Aliyun, Alibaba Group Holding Ltd (NYSE:BABA)’s cloud computing business has announced it will launch a cloud computing hub in silicon Valley. The new data center marks the company’s latest measured expansion to American soil and will be facing a very solid competition according to Fortune.
Aliyun has data centers in Hangzhou, Qingdao, Beijing, Hong Kong and Shenzhen. The Silicon Valley data center will provide a variety of cloud computing services that the company expects will attract overseas Chinese businessman as they develop different kinds of applications.
“Aliyun offers users top-notch cloud computing products and services at competitive prices. Now Aliyun hopes to meet the needs of Chinese enterprises in the United States, and the ultimate objective of Aliyun is to bring cost-efficient and cutting-edge cloud computing services to benefit more clients outside China to boost their business development,” said Ethan Sicheng Yu, Vice President of Aliyun.
Aliyun, Alibaba Group Holding Ltd (NYSE:BABA) dominates e-commerce in China, but Aliyun, also known as Alibaba Cloud Computing, has about 23% of the market share in its home market. Some of its competitors are China Telecom, Amazon.com, Inc (NASDAQ:AMZN) and Microsoft Corporation (NASDAQ:MSFT).
“This is a very strategic move for us,” Yu said, declining to say how much Alibaba invested in the data center or disclose its location for security reasons. “International expansion is actually a company strategy in the coming few years.”
Aliyun, which has been linked to a promising version of Amazon Web Services, began its journey as a part of the Alibaba Group Holding Ltd (NYSE:BABA)’s technical infrastructure but now it has expanded to rent processing and storage space for small and medium businesses in China.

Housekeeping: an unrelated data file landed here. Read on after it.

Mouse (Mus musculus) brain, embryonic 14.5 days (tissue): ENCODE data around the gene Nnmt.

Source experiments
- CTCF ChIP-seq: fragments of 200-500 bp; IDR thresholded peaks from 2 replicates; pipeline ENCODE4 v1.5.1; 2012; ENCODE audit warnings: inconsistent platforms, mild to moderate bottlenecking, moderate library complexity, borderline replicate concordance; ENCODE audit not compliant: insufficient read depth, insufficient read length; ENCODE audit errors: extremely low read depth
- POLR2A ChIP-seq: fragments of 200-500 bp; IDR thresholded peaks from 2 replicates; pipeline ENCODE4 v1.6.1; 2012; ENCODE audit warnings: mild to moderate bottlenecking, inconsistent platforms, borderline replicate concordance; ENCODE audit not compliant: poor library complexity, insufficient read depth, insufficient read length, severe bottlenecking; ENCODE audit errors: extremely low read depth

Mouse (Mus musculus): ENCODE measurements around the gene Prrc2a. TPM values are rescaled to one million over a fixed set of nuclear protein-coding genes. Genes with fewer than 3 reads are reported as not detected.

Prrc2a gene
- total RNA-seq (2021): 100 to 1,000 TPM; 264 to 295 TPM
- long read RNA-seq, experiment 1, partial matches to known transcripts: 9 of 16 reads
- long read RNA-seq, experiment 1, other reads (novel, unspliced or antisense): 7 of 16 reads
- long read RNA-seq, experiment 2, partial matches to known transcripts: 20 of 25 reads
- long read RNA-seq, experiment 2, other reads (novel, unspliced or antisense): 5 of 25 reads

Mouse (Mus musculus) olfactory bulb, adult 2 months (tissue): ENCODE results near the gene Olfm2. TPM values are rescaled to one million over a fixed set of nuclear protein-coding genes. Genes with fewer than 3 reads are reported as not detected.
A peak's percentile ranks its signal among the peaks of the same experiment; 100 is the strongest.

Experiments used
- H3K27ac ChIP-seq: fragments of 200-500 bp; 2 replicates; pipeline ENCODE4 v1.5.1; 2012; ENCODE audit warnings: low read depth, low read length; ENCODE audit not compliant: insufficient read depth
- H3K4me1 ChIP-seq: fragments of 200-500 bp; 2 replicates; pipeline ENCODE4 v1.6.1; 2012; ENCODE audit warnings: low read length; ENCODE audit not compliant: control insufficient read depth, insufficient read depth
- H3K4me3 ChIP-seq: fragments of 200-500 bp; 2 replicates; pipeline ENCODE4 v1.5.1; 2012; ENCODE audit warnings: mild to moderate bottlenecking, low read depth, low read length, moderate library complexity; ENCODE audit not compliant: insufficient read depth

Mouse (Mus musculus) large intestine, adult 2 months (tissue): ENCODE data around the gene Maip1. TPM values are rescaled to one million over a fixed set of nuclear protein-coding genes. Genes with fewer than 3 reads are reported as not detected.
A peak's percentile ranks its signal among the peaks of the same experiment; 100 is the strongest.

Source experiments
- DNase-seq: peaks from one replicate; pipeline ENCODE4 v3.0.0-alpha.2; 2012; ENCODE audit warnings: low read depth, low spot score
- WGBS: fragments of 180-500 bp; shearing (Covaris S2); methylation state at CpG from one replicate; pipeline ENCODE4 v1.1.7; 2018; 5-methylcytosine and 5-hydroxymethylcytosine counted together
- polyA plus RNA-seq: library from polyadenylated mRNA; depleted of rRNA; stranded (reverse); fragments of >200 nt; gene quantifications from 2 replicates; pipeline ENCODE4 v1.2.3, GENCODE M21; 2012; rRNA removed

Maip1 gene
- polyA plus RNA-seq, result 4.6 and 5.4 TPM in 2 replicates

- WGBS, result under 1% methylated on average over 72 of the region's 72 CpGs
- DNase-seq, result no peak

“Gradually we will start to attract international customers,” Yu said. “There are actually lots of U.S. customers, U.S. enterprises who look forward to setting up lots of data centers in China to serve their Chinese-based customers. I do see there is big demand for U.S. customers who look for balanced presence of their IT infrastructure across the world, including China.”
In recent months, Alibaba had made headway in emerging markets from Russia to Brazil but the company has taken a calculated approach to the U.S market. The Californian data node will initially serve for Alibaba’s internal business like AliExpress as well as external cloud clients. The company’s Vice President chose not to disclose any details about any potential clients. But startups generally rely profoundly in cloud service providers to power their services. And it’s a known fact that Alibaba has invested in different U.S. firms such as Tango and some online retailers like Shoprunner.
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